The esteemed title of Normandy’s Most Ancient Cheese is held by Neufchâtel, with its eye-catching heart shape. This cheese has reportedly been in production for almost 1000 years; some say even longer. Up until the Hundred Years’ War (1337-1453) however, Neufchâtel’s distinctive shape was nowhere to be found. Pre-14th-century, it was sold either as a small brick, square or cylinder, shapes that can still be found today alongside the more common coeur.
According to legend, the genesis of Neufchâtel’s distinctive shape dates to the English invasion of Normandy and the cheese’s hometown of Neufchâtel-en-Bray during the Hundred Years’ War. Besotted young local women created the heart-shaped cheeses to give to the foreign soldiers as a token of their affection.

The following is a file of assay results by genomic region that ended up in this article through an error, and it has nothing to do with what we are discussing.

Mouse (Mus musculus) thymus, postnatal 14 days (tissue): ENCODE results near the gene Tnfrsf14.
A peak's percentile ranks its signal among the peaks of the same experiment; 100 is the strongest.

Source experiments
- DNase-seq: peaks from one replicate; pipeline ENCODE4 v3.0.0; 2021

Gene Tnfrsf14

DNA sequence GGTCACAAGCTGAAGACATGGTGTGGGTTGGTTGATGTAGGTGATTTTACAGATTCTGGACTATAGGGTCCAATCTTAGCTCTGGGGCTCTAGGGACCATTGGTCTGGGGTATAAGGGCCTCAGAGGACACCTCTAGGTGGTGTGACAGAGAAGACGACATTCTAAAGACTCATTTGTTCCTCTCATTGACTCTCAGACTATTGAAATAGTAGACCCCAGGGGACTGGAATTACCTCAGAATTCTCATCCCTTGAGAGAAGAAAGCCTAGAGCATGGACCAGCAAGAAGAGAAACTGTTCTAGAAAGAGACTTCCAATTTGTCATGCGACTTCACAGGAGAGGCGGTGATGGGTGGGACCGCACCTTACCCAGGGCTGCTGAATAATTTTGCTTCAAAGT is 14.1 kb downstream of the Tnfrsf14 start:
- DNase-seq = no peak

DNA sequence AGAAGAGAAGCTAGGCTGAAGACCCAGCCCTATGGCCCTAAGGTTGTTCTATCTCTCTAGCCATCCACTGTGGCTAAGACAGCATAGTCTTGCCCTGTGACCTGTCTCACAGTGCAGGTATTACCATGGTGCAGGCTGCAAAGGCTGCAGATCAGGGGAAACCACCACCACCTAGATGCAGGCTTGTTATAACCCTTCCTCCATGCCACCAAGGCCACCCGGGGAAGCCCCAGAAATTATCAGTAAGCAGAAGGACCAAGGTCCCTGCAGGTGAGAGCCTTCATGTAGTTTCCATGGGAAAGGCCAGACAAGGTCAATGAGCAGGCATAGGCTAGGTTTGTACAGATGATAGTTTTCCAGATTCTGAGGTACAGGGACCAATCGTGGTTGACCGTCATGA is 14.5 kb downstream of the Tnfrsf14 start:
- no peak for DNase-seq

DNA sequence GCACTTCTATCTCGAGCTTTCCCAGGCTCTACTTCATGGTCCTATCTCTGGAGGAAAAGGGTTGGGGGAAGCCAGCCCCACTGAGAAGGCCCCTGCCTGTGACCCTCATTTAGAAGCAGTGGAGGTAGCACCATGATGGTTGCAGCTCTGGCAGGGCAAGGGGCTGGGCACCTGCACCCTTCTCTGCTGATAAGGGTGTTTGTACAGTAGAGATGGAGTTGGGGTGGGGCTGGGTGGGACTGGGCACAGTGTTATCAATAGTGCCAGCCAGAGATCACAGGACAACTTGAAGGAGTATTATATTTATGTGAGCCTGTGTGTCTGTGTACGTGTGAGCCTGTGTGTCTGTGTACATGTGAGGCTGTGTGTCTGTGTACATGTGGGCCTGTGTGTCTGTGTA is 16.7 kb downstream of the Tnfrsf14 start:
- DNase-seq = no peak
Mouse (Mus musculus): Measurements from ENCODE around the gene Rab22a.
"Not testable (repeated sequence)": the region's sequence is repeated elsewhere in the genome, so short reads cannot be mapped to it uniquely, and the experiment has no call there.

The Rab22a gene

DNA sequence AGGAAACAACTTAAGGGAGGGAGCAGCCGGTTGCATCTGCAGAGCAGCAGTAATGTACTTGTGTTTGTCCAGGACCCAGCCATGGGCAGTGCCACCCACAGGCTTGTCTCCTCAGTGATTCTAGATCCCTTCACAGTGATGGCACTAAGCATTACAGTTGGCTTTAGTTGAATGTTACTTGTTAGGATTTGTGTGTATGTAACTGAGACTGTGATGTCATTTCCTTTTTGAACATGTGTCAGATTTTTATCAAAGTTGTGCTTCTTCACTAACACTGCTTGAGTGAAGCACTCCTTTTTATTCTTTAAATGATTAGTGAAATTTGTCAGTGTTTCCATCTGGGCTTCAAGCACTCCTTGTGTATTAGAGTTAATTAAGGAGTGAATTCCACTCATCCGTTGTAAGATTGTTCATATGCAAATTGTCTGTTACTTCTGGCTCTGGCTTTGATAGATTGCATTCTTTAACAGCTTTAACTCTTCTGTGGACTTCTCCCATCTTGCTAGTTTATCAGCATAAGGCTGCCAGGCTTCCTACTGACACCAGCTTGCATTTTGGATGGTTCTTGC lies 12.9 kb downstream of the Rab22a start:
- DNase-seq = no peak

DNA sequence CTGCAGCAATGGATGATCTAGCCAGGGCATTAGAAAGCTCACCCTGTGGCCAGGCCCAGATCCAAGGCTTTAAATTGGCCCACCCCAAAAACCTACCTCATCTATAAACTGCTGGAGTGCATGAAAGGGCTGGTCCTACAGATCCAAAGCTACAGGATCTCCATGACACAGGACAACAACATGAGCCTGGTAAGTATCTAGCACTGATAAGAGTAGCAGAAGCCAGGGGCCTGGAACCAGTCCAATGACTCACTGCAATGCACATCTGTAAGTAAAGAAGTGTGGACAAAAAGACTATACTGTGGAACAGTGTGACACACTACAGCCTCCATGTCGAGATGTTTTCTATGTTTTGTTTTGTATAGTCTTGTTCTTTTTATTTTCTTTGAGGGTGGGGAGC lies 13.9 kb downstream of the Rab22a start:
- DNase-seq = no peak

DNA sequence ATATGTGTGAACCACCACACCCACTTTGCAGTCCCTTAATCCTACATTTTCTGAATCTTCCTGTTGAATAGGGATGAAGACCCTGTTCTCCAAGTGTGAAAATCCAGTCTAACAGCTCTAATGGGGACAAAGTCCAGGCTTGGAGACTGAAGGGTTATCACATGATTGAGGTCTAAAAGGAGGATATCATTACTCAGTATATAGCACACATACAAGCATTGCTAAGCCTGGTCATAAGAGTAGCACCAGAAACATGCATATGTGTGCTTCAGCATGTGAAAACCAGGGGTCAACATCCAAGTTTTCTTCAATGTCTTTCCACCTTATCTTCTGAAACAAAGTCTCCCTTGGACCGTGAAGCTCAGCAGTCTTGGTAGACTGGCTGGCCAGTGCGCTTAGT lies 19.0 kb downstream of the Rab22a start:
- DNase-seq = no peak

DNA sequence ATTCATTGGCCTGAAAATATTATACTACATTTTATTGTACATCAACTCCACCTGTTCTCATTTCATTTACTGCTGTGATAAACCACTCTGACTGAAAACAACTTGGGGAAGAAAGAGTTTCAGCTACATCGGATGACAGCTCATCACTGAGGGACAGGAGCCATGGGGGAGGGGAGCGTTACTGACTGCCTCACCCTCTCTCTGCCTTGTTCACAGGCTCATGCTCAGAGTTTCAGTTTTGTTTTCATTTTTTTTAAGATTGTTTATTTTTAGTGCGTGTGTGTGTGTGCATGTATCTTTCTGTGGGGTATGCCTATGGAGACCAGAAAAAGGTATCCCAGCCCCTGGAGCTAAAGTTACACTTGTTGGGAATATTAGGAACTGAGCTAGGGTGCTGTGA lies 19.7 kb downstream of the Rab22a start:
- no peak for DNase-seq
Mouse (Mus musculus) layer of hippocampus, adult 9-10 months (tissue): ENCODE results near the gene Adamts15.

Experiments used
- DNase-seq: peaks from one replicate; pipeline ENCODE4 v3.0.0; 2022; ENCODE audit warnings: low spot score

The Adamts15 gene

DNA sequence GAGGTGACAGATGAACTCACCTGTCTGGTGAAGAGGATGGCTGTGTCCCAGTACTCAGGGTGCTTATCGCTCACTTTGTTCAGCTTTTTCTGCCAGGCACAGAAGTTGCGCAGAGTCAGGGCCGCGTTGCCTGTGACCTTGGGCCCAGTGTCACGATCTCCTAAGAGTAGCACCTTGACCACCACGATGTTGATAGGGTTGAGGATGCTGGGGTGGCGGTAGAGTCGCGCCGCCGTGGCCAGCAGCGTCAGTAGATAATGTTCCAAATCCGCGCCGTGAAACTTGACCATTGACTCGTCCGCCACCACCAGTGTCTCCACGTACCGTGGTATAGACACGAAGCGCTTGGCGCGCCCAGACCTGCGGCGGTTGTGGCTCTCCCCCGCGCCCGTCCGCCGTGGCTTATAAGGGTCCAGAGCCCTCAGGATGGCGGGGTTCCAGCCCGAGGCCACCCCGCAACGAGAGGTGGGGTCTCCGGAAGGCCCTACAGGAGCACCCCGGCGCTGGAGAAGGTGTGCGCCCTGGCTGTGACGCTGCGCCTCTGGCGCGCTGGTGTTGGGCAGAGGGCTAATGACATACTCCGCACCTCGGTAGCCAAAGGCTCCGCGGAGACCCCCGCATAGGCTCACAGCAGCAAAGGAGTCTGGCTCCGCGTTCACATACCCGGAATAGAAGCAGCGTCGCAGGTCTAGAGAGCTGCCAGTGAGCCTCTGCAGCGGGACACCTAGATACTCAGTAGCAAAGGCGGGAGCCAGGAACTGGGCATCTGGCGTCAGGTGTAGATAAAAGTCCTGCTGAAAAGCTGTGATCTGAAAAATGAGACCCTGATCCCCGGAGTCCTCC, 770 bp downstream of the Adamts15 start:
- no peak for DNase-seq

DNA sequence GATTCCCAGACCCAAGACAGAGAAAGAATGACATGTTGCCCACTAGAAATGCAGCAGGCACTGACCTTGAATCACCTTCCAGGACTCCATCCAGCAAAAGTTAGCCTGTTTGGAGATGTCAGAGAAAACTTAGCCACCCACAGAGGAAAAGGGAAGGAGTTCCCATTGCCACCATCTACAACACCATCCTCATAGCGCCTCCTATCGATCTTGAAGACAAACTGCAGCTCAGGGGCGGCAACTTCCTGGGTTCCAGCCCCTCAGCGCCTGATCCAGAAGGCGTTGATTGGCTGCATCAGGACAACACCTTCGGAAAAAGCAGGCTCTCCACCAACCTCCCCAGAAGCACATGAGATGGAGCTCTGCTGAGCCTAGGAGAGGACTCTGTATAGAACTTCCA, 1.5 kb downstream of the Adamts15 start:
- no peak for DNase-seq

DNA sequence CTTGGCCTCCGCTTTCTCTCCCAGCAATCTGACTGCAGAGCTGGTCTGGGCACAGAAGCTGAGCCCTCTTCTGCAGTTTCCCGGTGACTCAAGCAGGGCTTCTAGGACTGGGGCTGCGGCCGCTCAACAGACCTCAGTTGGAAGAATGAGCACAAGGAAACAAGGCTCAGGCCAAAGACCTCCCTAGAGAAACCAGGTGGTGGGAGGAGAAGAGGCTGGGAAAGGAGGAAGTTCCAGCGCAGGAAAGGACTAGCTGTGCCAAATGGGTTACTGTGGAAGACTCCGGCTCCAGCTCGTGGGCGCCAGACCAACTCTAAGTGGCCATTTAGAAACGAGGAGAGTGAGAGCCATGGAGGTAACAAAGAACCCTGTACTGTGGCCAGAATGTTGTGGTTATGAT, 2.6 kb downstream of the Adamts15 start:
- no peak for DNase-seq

Neufchâtel’s popularity surged in the 19th century, then dipped in the 20th century before receiving AOC protection to ensure quality in 1969 and AOP status in 1996. Rules state that at least 60 percent of the milk used to make this cheese must come from la vache Normande, cows known for producing top-quality milk rich in protein and butterfat and prized for cheese making.
Don’t confuse this time-honored French fromage with the low-fat cream cheese found at supermarkets around the world! A good Neufchâtel is wrapped in a fine velvety rind similar to its Normandy cousin, Camembert. It can be enjoyed young and firm or aged for several weeks, at which point it develops a creamline just under the rind and has a chalky, crumbly center. On the nose, this delightful cheese has aromas of earthy mushrooms and milk, which become more pronounced as it ages. Its flavors range from fresh cream to crème fraîche, with hints of yeast, salt and nuts.
What’s not to love?